There’s an unmistakable sense of frustration over repeated incidents of women being harassed on streets from across the country, and why nothing ever changes. “As a woman I can tell you, I’m willing to understand there are limitations to what reparations can actually be offered, but you aren’t even moving a small step,” says Kannabiran. “I hate it when people say why are women out because I want them to be out and I want them to be safe, right?”
Then there’s the often-heard argument about a rapidly growing, multicultural urban sprawl coping with change—too fast, too soon. Just as you’d hear well-meaning advice about venturing into a crowd, whether it’s street gathering or a festival procession. “Bangalore has had a problem of very rapid growth, but that is no excuse for hooliganism and ill-treating of women,” says retired bureaucrat Chiranjiv Singh. He was posted in Paris in 1998, and remembers walking through the street celebrations on the night France won the football World Cup. “We walked from one end of Champs Elysees to the other, just taking in the festive atmosphere. Believe me, not once was my personal space violated in that crowd. No one bumped into anyone else. So why is it that when a crowd gathers here, we are unable to behave in a civilised manner?”
Part of the answer, as former police officer and writer Vibuti Narain Rai puts it, is that many ‘Indias’ exist together at the same time. “A large section has moved forward and a very large section has been left behind. So, that conflict is always going on,” he says. Women have every right to wear what they want and move freely and the police naturally will have to take the blame for these situations because ultimately it is their job, he says. “You can think of Germany where a similar thing happened and it was obvious—a clash of two value systems.”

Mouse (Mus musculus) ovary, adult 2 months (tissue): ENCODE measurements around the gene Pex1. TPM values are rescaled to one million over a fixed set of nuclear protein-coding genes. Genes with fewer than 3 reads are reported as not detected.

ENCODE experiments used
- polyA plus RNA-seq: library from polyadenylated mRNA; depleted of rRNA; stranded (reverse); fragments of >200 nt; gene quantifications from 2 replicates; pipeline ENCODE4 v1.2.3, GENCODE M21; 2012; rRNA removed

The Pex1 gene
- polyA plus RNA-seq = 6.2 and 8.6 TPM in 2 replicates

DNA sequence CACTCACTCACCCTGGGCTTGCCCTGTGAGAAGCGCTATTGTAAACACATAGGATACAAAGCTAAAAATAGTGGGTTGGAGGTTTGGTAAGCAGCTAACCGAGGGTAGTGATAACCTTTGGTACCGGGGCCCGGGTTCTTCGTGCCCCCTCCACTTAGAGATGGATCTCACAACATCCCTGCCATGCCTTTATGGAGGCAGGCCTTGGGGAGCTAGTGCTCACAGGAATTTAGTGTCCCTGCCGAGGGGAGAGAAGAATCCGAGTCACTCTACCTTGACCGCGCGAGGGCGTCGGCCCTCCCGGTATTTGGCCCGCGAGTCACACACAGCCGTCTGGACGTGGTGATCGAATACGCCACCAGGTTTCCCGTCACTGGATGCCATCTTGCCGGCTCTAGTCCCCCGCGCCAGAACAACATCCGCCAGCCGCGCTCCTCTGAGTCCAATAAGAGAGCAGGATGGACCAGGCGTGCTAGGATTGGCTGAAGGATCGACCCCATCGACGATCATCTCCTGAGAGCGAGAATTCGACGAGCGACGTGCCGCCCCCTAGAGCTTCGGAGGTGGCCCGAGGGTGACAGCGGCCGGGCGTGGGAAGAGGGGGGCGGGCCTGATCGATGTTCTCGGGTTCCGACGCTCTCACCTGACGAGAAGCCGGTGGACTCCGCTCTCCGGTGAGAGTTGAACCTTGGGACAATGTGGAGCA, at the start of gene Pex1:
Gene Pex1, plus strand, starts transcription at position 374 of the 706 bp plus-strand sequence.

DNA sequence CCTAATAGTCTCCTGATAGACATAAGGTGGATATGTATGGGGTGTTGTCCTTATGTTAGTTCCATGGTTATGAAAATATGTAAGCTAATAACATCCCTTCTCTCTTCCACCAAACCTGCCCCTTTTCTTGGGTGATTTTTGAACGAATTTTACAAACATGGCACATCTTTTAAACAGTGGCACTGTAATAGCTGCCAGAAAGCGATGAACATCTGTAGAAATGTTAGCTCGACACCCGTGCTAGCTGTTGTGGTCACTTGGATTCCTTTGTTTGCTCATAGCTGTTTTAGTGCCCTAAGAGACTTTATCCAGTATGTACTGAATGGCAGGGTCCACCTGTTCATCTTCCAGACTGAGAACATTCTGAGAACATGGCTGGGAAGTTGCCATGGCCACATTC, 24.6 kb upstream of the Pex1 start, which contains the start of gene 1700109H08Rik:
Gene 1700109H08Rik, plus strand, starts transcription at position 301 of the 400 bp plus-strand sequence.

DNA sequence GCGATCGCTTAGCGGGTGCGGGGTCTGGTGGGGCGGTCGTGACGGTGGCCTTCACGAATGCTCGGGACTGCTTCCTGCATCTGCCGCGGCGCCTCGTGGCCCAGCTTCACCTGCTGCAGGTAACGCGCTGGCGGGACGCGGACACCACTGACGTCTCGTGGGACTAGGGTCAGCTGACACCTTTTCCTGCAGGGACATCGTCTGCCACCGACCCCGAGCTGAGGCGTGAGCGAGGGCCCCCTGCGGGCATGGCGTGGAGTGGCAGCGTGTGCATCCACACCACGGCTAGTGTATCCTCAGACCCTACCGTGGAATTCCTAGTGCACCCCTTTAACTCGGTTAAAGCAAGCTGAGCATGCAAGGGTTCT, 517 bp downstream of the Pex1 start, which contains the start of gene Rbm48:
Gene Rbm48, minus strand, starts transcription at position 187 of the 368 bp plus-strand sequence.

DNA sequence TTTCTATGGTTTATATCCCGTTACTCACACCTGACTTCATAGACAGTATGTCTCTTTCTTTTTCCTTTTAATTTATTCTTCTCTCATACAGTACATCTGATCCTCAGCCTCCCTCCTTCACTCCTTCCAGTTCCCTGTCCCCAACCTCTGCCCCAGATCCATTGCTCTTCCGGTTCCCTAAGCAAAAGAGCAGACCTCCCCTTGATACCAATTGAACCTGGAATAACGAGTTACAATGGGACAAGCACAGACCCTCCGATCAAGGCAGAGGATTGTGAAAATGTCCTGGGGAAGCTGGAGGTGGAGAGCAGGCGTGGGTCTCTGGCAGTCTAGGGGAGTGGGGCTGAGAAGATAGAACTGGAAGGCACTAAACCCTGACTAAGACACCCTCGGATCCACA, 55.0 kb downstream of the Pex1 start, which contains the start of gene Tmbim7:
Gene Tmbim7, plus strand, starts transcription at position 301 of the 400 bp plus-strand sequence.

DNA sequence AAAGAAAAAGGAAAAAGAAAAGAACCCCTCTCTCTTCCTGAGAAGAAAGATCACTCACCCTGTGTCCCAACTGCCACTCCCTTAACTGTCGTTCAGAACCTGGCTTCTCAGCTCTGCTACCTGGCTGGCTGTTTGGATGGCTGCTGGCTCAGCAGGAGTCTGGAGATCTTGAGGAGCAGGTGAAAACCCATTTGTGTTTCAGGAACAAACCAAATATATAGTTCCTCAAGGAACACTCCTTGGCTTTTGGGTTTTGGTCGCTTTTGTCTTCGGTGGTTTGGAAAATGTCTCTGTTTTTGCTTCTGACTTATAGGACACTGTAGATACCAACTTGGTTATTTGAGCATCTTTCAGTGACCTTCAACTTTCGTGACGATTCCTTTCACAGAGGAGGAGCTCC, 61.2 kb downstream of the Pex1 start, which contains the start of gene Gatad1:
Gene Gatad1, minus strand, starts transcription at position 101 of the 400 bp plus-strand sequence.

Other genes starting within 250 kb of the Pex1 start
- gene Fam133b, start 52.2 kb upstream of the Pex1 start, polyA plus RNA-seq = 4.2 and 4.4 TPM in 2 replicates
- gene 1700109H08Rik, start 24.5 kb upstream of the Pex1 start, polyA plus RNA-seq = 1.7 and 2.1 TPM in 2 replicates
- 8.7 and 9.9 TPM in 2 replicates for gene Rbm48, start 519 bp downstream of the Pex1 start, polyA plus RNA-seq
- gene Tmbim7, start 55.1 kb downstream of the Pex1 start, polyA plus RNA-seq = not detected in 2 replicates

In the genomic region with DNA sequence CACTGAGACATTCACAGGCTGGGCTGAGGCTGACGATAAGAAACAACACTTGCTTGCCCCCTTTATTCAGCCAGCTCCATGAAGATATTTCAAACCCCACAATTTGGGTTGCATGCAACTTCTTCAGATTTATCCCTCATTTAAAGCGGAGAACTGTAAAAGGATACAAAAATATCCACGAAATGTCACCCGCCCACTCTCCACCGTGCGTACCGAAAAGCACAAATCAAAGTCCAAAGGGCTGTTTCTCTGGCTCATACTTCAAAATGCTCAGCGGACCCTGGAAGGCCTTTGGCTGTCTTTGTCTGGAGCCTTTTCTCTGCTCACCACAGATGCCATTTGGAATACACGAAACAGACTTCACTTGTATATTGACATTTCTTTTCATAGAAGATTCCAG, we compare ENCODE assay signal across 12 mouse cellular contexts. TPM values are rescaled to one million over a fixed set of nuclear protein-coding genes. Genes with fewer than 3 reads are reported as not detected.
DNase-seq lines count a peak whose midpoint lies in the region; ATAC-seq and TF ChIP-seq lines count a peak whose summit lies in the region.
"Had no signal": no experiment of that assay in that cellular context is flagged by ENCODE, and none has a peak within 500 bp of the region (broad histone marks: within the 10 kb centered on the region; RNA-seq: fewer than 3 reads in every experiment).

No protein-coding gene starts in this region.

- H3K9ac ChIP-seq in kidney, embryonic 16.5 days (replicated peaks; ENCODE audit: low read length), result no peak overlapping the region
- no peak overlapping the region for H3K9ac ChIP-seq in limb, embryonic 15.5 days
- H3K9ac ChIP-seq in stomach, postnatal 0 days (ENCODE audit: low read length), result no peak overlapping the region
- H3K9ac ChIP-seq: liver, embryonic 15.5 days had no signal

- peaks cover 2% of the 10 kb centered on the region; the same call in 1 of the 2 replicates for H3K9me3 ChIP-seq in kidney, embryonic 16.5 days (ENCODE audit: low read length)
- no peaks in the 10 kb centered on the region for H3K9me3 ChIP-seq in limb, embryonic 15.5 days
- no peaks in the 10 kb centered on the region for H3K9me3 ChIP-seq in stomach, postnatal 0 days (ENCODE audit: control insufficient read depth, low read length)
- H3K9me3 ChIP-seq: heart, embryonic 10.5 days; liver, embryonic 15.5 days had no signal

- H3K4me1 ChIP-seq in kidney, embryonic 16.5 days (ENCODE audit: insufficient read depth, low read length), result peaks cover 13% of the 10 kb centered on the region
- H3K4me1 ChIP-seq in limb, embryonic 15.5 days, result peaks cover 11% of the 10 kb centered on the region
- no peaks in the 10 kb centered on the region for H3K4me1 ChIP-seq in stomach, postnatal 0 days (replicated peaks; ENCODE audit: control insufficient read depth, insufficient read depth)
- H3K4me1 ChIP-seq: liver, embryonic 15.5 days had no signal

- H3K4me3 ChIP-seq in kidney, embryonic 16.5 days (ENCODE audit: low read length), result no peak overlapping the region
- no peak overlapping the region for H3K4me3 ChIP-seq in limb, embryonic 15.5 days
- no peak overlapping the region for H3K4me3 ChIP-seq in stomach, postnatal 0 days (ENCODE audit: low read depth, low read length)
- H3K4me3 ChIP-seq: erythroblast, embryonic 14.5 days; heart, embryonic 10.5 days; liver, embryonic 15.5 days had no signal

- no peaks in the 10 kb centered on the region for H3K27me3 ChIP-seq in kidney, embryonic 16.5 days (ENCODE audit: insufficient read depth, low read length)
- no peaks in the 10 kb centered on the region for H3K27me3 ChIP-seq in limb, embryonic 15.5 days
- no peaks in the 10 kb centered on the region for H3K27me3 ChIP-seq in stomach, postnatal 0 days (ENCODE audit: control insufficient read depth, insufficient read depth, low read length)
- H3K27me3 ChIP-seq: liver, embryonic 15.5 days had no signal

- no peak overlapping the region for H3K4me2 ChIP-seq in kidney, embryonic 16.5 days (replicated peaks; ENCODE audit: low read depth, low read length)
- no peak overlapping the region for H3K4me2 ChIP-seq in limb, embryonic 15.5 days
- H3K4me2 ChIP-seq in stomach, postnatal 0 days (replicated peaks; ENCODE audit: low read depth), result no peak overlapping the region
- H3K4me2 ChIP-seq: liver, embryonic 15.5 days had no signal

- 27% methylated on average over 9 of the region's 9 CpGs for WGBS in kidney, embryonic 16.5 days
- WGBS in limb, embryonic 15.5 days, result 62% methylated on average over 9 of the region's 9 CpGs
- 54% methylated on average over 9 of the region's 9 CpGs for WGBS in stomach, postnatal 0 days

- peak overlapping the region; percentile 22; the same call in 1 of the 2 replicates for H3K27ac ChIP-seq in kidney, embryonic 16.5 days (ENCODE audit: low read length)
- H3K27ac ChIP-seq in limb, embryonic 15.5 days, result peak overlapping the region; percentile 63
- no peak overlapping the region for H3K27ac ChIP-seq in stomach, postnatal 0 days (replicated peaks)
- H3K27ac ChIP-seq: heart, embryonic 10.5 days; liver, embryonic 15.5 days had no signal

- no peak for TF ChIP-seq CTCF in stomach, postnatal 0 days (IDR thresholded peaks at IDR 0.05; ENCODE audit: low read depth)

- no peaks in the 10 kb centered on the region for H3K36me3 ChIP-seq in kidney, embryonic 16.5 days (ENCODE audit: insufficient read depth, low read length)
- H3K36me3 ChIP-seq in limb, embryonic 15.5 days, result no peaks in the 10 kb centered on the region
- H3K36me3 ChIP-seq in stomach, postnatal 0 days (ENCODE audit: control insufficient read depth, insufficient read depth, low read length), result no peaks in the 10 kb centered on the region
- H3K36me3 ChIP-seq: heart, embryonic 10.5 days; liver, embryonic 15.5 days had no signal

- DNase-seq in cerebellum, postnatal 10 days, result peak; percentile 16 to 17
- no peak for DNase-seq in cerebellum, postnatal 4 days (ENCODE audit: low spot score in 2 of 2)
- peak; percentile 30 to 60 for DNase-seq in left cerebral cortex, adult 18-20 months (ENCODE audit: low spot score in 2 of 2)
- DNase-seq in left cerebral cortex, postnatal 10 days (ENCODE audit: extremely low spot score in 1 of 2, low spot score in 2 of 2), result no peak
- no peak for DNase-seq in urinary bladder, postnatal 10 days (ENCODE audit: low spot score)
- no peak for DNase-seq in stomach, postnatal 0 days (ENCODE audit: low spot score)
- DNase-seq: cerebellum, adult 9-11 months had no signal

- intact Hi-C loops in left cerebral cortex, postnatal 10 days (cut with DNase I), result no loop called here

R.K. Raghavan, former CBI director, in a recent comment piece, cited the arguments of Prof David Bayley’s paper ‘Complexities of 21st Century Policing’ as being relevant for police in India. “For a variety of reasons, respect for law and the need for civilised behaviour in public have declined in most parts of the world, including the West,” he told Outlook. “This is why police professionalism has had to redesign itself on the basis of a need for rigour and a sterner response to deviance. In current times, the police have to be necessarily harsh.”
But, he also points out, the community expects too much from an under-equipped and under-resourced police. “When they fail—which is often—the police look for excuses and various alibis. This explains their criticism of women for their alleged lack of care in dress and circumspection,” says Raghavan. “And to take the stance that police alone are responsible for protecting women is preposterous. The police have huge limitations in terms of manpower and equipment and this is why self-policing is of paramount importance.”
However, the conversation we need to have, as Kannabiran reckons, is how non-negotiable it is for men to step back and to claim responsibility. “Willy nilly, what happened with the gender sensitisation programmes is that you had extremely well-intentioned people, but nothing on non-negotiability,” she says. “How does this incident in Bangalore diminish the collective dignity of urban men living in Bangalore across ages? Are you even seeing it as a collective issue for which you are responsible, if you don’t speak up?”